PADRE PIO: THREE DEGREES OF SEPARATION
Relics of one of today’s most beloved saints, Padre Pio, are coming to St. Francis Xavier Parish, 8880 West Main St., McKean, May 26-29. Those who are grateful for his generous intercessions will find ways to be there; those unfamiliar with the saint would be wise to read about his life and consider making the pilgrimage.
More information than one person can read is available about St. Pius of Pietrelcina (May 25, 1887 – Sept. 23, 1968). A Capuchin Franciscan, he is well known as a confessor and healer who spent most of his life at the friary in San Giovanni Rotondo, Italy. Numerous mystical experiences have been reported.
The arrival of the relics has given me reason to share the story my mother passed along to me from a conversation she had with a man who experienced healing through Padre Pio in person. Let me be forthright: I believe his accounts and am unabashedly among those who turn to the saint for intercession. I invite you to read with an open heart.
Mom actually met John Brooke-Little because he was a colleague of my father’s. Dad was a medievalist at Penn State and got to know John, who served as a herald in London’s College of Arms. (Find John Brooke-Little on Wikipedia.)
While Mom and John had met each other over the years, they had never had more than a casual, social conversation. But that all changed when she happened to come across a program featuring John as a guest recounting his experiences with Padre Pio on EWTN one day.
In short, Brooke-Little was involved in a terrible car crash in rural Italy, most likely in the 1950s. Transported to a local hospital, he eventually was able to ask the staff about the Franciscan friar who had come to visit him and asked to hear his confession. No one was able to identify who the friar might have been.
Returning home to England to complete his convalescence, John was plagued by significant headaches. A friend eventually convinced him to return to Italy so they could meet with Padre Pio, a friar with a growing reputation for his gift of healing.
The two began their visit with Mass. When Padre Pio entered the church, John was overjoyed to see it was the same friar who had heard his confession in the hospital.
“That’s not possible,” his friend assured him. “Padre Pio never leaves the friary.” John is far from the only one who reported having encountered Padre Pio outside of the monastery walls. Many find it hard to even entertain the possibility of the gift of bilocation. I will leave it to readers to consider the testimony of his superior, Padre Carmelo Durante, on the matter, available here.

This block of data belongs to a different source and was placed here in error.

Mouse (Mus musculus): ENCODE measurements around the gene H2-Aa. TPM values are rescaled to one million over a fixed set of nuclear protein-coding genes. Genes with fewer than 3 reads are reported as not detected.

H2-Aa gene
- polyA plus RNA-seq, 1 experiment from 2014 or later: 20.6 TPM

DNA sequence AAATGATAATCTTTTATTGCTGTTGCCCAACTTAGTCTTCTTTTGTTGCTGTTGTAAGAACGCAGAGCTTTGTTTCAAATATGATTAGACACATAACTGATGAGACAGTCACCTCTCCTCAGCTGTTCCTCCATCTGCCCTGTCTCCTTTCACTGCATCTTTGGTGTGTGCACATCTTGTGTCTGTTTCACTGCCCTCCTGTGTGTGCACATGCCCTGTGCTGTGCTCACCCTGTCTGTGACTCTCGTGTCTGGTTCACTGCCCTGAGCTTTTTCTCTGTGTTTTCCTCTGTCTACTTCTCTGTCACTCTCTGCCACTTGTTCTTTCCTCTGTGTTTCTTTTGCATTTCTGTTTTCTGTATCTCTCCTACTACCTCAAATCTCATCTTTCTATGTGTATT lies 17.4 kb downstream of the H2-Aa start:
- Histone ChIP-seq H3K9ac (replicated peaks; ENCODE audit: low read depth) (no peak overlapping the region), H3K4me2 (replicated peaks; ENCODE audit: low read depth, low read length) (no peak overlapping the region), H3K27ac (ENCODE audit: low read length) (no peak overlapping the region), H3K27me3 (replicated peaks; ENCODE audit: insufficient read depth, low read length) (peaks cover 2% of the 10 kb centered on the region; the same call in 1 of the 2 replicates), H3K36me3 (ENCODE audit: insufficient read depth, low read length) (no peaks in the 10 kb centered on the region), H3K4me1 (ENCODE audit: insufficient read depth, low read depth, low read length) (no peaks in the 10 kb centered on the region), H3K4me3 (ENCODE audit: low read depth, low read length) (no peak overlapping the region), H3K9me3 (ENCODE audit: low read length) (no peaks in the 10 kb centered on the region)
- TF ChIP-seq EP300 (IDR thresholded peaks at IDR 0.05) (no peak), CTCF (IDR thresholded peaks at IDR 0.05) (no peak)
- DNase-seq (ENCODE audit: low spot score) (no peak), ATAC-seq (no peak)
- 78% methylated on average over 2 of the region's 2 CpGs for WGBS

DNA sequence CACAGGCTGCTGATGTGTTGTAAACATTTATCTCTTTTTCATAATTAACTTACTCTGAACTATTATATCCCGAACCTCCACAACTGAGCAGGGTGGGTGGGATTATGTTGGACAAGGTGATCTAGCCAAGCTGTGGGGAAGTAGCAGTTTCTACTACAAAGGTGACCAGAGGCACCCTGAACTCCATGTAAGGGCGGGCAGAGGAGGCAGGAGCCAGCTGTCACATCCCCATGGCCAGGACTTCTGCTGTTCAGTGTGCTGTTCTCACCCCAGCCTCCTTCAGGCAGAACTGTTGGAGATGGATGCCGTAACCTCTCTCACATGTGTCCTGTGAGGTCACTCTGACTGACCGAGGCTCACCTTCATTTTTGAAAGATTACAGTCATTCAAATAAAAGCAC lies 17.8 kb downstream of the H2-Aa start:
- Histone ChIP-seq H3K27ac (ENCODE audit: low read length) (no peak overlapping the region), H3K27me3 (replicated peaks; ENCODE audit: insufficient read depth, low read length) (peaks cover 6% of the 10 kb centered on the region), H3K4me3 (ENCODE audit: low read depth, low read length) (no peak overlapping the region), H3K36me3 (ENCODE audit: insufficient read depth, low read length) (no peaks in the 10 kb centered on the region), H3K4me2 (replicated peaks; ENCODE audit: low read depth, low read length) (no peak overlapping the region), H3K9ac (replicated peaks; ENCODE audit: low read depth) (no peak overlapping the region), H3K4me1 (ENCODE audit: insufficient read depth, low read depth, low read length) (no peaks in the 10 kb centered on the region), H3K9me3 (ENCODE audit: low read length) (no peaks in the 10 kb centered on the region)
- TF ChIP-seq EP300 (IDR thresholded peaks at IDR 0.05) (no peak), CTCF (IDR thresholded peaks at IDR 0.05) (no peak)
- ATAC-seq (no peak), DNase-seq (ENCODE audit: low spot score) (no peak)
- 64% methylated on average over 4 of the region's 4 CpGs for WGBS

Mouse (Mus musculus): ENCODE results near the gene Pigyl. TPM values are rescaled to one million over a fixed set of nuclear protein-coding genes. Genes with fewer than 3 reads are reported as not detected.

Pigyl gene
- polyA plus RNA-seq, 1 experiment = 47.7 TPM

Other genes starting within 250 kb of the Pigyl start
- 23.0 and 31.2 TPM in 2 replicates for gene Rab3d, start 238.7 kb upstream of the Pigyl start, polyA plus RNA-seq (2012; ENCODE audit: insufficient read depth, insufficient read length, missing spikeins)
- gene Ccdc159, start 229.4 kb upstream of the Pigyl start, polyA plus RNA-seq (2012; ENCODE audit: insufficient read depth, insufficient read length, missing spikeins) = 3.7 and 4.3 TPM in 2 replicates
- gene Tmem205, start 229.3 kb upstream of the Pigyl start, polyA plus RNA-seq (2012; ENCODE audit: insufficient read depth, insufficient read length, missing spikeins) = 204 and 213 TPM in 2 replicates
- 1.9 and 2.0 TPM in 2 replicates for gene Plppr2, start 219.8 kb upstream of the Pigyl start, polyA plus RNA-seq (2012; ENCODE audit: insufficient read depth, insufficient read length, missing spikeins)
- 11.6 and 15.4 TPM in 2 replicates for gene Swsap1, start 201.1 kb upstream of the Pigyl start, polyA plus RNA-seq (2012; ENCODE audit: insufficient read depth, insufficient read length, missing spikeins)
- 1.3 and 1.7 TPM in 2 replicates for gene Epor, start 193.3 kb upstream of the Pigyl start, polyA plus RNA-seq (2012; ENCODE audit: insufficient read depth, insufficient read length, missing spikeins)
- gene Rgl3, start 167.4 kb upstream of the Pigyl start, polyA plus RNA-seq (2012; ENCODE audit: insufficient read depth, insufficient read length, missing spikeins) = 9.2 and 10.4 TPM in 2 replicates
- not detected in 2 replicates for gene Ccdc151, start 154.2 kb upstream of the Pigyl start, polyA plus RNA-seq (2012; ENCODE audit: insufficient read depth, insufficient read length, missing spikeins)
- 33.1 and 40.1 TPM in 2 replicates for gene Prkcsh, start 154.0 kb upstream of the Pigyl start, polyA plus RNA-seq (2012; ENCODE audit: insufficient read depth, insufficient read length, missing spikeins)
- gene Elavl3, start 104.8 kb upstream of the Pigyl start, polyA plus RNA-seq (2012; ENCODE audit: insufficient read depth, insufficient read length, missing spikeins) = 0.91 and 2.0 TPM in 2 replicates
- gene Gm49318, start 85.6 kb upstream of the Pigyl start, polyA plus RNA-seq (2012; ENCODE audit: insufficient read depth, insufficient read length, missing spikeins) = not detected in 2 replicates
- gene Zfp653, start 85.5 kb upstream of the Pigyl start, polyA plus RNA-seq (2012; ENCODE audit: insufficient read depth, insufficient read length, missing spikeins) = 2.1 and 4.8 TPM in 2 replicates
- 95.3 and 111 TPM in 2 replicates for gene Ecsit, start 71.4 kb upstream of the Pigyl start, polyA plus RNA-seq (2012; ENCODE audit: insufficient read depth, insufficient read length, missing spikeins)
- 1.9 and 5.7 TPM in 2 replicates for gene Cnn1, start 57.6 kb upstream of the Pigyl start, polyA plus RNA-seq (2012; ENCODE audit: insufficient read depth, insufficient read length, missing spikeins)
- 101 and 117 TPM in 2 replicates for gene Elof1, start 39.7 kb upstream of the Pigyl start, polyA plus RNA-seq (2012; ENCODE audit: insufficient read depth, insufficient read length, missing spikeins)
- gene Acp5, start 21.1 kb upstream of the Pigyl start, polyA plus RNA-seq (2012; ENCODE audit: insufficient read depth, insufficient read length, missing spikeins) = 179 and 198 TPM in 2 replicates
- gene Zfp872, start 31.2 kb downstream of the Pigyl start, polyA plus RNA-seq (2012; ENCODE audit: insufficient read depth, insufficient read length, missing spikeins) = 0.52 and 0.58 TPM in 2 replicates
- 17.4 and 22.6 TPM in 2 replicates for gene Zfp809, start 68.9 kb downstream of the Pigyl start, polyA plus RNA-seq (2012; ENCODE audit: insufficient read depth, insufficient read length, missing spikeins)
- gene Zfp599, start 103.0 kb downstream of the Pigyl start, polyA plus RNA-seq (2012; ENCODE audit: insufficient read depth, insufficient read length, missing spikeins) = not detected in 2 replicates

In any case, during their visit, Padre Pio took on the suffering of John’s headaches. John’s symptoms disappeared immediately. The two remained in touch over the years as Padre Pio oversaw the construction of the Casa Sollievo della Sofferenza, the Home for Relief of Suffering, a private scientific research hospital in San Giovanni Rotondo administered by the Vatican.
My mother, who now suffers from dementia, loved telling the story of being seated next to John at dinner soon after having seen him on television. John was a bit under-the-radar about his experiences, but did acquiesce when he could see her desire to hear the story first-hand. He later sent her a small book, no longer in print, that relayed his experiences in the form of poetry. (He was an academic, through and through.) One comment I especially remember from the book was that he was sometimes embarrassed at what he considered to be frivolous prayer intentions he brought to Padre Pio.
The man who would later be canonized by Pope John Paul II in June of 2002, would reprimand him for his reluctance, encouraging him to pray for daily needs and especially, to be very specific.
One more brief detail. John and his wife, Mary, knew Padre Pio was near death in September of 1968. John told Mom that during the middle of the night on September 22-23, at his home in England, he awoke with an agonizing headache unlike anything he had experienced since his healing. As Mary nursed him through the pain, they recognized the moment as being united with Padre Pio during his transition to eternal life. After a few hours, the pain subsided, and both John and Mary experienced what is known as the “odor of sanctity,” a strong scent often compared to flowers that is sometimes associated with the death of a saint. While writing this essay, I looked up information about the death of Padre Pio; it pleased me to discover a first-hand account indicating he died around 2 am.
I share my recollections — bolstered by many answered prayers and opportunities to grow in faith through the intercession of St. Padre Pio — in the same way I offer thoughts and critiques to the good team of colleagues with whom I work: simply for your consideration. At the same time, his relics will be in the Diocese of Erie this month. I encourage you to take advantage of the opportunity.
For details about the when the relics will be on display, visit www.stfrancisxaviermckean.org/Relics.html#